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[pil-ij] /ˈpɪl ɪdʒ/
verb (used with object), pillaged, pillaging.
to strip ruthlessly of money or goods by open violence, as in war; plunder:
The barbarians pillaged every conquered city.
to take as booty.
verb (used without object), pillaged, pillaging.
to rob with open violence; take booty:
Soldiers roamed the countryside, pillaging and killing.
the act of plundering, especially in war.
booty or spoil.
Origin of pillage
1350-1400; Middle English pilage (see pill3, -age), modeled on Middle French pillage (derivative of piller to pillage, orig., to abuse, mistreat, tear, of uncertain origin)
Related forms
pillager, noun
unpillaged, adjective
1. rob, sack, spoil, despoil, rape. 4. rapine, depredation, spoliation. 5. plunder. Unabridged
Based on the Random House Dictionary, © Random House, Inc. 2015.
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Examples from the web for pillage
  • Looking for those they could pillage.
  • But few agree on how to stop this pillage of their networks.
  • Ludlow was the first man to die in the six days of violence, pillage and arson.
  • Someone else hung up a piece of cloth on his barge and sailed away to trade and pillage in distant lands.
  • If you never teach the course, you can possibly pillage the syllabus later for something else.
  • He that showeth his wealth to a thief is the cause of his own pillage.
  • Neither group has shown much discipline: fugitives from the areas they control tell of rape and pillage.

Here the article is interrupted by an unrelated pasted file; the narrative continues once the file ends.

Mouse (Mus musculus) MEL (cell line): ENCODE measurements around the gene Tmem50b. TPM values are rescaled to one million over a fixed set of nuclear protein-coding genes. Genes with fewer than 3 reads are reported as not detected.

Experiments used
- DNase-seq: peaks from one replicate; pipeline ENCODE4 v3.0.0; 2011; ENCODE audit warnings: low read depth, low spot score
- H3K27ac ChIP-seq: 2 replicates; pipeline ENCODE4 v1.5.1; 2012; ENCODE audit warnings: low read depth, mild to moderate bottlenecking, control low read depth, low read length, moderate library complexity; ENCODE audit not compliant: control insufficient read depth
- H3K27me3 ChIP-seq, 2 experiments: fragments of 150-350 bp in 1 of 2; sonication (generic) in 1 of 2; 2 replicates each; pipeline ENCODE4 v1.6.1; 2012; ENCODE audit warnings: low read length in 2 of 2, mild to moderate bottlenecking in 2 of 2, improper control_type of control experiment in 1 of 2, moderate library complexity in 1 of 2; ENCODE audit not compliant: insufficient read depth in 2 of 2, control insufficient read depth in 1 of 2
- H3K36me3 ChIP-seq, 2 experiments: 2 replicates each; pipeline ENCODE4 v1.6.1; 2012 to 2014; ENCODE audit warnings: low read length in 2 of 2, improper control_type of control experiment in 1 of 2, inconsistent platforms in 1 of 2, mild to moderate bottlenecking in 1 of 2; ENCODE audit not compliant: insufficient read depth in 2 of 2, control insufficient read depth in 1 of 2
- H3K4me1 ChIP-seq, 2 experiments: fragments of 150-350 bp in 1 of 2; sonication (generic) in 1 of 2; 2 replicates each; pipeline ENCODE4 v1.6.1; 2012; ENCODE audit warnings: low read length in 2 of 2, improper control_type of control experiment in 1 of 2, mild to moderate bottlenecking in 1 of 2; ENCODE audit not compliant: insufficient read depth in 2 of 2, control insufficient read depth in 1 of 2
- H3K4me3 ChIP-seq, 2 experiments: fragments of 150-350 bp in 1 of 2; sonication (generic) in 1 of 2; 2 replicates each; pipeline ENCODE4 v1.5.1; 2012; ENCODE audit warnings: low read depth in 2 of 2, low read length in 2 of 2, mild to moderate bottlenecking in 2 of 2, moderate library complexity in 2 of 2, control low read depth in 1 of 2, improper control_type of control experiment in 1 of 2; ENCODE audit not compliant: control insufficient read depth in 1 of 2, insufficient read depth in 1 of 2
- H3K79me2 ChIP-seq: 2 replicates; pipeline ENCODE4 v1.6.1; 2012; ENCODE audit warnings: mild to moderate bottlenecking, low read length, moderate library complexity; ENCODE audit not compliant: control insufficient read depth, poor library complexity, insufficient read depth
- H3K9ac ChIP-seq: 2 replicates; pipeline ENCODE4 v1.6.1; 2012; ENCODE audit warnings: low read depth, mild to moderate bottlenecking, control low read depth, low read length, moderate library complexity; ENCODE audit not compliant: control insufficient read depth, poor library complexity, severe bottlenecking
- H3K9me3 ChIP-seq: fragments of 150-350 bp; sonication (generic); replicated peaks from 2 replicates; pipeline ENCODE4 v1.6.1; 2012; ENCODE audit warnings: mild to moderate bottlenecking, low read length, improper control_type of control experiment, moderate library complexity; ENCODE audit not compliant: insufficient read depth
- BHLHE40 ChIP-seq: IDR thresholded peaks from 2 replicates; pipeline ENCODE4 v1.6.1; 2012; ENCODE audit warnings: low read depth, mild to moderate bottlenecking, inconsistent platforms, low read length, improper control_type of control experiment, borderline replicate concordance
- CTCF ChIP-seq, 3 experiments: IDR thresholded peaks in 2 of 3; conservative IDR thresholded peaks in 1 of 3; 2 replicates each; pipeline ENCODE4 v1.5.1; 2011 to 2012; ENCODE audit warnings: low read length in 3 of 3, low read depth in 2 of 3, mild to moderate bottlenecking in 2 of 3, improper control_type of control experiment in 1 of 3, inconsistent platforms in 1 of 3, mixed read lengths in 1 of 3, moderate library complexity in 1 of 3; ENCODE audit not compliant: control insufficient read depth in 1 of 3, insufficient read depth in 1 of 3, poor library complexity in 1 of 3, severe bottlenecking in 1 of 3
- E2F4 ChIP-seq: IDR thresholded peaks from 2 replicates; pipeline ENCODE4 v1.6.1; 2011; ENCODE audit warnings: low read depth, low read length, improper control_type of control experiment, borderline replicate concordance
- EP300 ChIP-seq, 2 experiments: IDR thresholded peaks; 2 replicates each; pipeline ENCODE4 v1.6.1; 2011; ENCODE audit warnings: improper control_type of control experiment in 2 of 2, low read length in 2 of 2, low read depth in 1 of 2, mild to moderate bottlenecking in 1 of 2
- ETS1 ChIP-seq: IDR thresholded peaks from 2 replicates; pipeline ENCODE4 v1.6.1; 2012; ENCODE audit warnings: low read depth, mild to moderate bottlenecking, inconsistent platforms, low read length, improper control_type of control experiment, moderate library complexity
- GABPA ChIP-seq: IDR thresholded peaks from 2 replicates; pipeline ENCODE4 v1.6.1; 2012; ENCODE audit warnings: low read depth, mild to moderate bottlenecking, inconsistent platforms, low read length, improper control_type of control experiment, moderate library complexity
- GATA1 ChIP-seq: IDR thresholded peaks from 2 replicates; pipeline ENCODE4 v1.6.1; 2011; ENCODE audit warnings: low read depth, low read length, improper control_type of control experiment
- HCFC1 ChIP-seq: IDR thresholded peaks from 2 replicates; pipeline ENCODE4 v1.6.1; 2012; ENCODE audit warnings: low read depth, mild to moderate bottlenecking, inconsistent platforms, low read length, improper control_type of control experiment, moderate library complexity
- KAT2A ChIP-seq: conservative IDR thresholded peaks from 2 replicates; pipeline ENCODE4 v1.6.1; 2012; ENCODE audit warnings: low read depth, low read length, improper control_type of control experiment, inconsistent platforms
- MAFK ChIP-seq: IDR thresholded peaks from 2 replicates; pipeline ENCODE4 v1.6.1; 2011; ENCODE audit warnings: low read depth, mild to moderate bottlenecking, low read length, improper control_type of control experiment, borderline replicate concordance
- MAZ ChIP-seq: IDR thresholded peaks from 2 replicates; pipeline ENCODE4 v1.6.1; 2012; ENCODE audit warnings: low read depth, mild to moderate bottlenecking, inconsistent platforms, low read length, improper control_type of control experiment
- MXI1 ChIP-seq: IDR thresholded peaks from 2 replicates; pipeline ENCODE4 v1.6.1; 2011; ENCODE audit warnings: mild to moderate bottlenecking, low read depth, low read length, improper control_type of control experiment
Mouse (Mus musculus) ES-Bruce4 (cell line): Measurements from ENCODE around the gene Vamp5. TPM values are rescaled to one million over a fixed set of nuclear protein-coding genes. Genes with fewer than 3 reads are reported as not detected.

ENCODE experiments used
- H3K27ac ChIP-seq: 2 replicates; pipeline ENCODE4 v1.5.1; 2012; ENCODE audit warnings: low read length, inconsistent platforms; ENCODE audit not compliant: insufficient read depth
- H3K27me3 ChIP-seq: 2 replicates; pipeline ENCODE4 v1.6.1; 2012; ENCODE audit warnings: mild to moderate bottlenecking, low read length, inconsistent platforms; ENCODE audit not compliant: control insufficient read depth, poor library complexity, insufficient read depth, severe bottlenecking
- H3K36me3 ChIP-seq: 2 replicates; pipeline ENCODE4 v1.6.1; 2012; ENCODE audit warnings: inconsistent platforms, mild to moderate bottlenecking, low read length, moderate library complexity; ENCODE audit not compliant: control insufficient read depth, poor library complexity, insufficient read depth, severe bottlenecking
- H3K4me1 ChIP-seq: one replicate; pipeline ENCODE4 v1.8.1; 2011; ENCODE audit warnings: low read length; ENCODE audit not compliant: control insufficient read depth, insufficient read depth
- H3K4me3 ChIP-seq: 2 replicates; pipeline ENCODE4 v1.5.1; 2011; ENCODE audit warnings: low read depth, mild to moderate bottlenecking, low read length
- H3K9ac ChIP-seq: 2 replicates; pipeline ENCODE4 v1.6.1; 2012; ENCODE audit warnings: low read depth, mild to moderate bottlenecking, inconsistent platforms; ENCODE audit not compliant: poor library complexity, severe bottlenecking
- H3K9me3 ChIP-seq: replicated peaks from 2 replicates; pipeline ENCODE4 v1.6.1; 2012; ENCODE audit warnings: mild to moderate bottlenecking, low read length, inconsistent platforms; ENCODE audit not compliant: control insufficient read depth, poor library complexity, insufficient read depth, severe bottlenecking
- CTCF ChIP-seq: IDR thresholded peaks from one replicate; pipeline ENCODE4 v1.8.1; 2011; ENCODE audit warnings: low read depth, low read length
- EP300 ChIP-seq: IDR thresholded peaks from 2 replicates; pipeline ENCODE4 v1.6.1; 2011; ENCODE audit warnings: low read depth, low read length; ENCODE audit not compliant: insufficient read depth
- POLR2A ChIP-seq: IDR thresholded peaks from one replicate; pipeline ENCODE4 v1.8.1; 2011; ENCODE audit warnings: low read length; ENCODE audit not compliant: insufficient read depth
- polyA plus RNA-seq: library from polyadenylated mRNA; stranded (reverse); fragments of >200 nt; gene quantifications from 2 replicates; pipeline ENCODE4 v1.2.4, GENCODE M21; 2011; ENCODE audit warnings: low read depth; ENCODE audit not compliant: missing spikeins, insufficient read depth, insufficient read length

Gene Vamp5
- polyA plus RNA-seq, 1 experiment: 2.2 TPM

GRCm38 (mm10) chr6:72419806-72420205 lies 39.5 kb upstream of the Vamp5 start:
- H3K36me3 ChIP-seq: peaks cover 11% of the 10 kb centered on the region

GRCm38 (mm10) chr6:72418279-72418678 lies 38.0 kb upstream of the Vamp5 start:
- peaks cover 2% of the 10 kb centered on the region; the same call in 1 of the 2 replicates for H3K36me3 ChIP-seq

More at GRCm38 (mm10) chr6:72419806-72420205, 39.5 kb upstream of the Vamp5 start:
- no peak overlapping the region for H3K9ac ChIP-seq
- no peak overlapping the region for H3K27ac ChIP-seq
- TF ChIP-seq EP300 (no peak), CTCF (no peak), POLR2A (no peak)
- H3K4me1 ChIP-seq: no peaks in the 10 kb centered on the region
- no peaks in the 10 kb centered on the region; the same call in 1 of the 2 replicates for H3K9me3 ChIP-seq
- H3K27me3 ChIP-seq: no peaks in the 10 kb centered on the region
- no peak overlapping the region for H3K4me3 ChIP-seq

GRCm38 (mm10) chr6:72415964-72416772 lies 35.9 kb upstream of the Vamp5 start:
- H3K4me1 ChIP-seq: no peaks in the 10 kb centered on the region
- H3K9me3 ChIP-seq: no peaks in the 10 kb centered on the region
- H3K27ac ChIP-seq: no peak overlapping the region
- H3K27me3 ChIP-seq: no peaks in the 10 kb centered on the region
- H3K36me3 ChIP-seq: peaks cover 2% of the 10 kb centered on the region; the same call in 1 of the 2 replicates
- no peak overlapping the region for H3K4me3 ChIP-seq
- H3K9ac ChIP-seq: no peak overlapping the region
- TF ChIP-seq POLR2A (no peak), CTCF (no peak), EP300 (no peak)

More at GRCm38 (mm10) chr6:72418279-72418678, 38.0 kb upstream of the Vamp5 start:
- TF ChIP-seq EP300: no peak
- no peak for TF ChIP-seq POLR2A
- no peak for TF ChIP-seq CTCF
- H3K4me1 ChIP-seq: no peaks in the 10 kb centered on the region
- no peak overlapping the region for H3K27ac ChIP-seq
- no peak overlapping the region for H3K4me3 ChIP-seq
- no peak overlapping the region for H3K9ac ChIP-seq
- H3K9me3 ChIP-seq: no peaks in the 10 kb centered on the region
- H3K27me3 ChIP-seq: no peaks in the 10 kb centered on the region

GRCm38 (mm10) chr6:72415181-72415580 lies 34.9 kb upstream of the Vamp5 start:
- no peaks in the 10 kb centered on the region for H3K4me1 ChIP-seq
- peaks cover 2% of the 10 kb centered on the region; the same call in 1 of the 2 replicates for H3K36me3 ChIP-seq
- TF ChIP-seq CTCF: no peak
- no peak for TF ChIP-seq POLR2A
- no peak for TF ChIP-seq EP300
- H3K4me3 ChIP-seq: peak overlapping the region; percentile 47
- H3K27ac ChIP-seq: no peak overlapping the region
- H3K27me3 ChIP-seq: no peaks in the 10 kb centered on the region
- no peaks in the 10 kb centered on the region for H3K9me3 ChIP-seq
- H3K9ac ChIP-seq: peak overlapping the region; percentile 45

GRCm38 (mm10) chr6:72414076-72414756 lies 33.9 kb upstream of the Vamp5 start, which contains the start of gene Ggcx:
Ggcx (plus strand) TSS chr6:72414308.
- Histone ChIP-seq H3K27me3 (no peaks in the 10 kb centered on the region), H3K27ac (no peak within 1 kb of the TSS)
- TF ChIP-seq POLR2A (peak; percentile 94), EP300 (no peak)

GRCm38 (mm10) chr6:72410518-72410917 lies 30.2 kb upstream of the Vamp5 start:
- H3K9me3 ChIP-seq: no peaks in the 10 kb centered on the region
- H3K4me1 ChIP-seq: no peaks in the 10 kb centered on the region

• Perhaps such pillage is part of the natural momentum of a city being torn apart.
  • Self-professed scholars eagerly joined in the pillage.
British Dictionary definitions for pillage


to rob (a town, village, etc) of (booty or spoils), esp during a war
the act of pillaging
something obtained by pillaging; booty
Derived Forms
pillager, noun
Word Origin
C14: via Old French from piller to despoil, probably from peille rag, from Latin pīleus felt cap
Collins English Dictionary - Complete & Unabridged 2012 Digital Edition
© William Collins Sons & Co. Ltd. 1979, 1986 © HarperCollins
Publishers 1998, 2000, 2003, 2005, 2006, 2007, 2009, 2012
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Word Origin and History for pillage

late 14c., "act of plundering" (especially in war), from Old French pilage (14c.) "plunder," from pillier "to plunder, loot, ill-treat," possibly from Vulgar Latin *piliare "to plunder," probably from a figurative use of Latin pilare "to strip of hair," perhaps also meaning "to skin" (cf. figurative extension of verbs pluck, fleece), from pilus "a hair" (see pile (n.3)).


"plunder, despoil," 1590s, from pillage (n.). Related: Pillaged; pillaging. The earlier verb in English was simply pill (late Old English), which probably is from Latin pilare.

Online Etymology Dictionary, © 2010 Douglas Harper
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Slang definitions & phrases for pillage



To eat voraciously or steal food: pillaged the office fridge when no one was looking

The Dictionary of American Slang, Fourth Edition by Barbara Ann Kipfer, PhD. and Robert L. Chapman, Ph.D.
Copyright (C) 2007 by HarperCollins Publishers.
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